Wednesday, September 16, 2009

Grace and Faith in Catholicism

To clarify questions that some readers might have, I do believe in salvation by grace alone, but this is equivocation if understood in the way the Reformers viewed grace. Grace for Catholics is God's unmerited help or gift, it is like a movement or energy or work of the Holy Spirit in the soul of the individual. So grace is like the life of the soul and so Salvation is by grace alone.

Faith in Catholicism is not understood as the Reformers taught. Protestantism says that saving faith is fiducia, more accurately in English: trust. In Catholicism, faith is the assent of the will to the divine revelation of God. So at my Baptist baptism I had to say that I had a personal faith/trust in Jesus, but in my Roman Catholic Confirmation I had to say "I believe and profess all that the the Catholic Church believes, teaches, and proclaims to be revealed of God". Both are statements of faith, but very different.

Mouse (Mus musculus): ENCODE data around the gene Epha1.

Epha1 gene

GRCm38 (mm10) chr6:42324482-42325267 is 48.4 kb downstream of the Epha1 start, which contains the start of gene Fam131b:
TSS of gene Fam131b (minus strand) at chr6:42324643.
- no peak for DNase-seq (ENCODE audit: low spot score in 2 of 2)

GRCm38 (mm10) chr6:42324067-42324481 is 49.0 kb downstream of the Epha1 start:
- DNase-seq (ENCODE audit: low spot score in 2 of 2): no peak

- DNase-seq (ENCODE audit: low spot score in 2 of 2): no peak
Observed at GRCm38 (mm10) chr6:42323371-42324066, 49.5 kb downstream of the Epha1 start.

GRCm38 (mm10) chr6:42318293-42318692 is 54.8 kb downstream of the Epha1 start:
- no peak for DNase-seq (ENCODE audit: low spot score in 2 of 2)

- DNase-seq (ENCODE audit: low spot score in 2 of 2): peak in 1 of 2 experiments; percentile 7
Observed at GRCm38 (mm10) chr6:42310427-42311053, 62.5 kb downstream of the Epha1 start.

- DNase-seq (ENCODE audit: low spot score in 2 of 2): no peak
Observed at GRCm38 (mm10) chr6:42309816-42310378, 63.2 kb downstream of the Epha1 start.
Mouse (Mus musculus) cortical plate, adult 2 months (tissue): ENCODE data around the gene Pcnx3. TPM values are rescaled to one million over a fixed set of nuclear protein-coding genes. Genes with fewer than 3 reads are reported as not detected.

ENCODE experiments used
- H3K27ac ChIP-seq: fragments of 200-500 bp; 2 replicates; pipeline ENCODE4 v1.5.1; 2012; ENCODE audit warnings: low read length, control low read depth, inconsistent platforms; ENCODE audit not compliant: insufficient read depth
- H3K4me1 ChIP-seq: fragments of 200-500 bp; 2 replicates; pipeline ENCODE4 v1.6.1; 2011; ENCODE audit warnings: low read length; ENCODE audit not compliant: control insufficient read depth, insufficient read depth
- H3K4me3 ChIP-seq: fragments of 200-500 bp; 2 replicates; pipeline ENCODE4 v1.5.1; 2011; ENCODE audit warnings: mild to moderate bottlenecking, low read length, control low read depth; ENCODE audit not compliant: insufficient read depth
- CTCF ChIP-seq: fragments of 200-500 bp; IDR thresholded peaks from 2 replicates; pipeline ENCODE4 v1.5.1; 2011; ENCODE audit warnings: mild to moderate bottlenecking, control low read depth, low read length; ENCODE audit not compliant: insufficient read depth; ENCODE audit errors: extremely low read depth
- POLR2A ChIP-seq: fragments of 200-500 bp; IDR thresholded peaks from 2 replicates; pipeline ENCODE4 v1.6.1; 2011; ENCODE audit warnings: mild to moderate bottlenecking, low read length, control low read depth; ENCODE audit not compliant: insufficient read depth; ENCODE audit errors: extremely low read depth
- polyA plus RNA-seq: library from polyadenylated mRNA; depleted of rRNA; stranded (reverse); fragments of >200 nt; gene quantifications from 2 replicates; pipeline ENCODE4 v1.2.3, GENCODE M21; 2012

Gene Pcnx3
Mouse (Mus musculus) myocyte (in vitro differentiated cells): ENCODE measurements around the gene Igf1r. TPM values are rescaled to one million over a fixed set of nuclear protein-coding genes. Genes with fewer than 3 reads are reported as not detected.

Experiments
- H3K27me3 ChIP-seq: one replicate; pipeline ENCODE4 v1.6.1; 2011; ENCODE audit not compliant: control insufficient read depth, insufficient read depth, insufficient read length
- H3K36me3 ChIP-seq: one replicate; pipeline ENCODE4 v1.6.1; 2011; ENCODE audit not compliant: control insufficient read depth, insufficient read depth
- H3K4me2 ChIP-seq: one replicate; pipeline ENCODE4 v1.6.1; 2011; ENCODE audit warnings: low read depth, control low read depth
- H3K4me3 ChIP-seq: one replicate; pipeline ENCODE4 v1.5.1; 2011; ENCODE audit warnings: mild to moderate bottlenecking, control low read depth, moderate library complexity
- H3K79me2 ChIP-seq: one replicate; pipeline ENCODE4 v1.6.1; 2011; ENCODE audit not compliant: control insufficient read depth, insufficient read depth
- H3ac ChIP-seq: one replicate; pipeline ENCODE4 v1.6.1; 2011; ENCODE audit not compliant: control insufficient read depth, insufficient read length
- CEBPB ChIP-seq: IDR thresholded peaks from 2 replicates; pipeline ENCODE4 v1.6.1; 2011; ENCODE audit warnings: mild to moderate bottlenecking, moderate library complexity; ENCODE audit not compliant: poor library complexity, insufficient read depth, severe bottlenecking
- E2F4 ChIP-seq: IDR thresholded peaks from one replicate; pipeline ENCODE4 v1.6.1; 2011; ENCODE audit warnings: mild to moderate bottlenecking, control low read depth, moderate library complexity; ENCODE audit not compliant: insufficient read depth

This becomes relevant when you look at a verse like:

"Abraham believed God and it was creditted to him as righteousness"

Was Abraham justified because he trusted in God's character, or because he believed the promises of God to make him into a great nation.

The book I really want to read on this issue is Hans Urs Von Balthasar's "The Theology of Karl Barth" where he defends the Catholic view of Grace.

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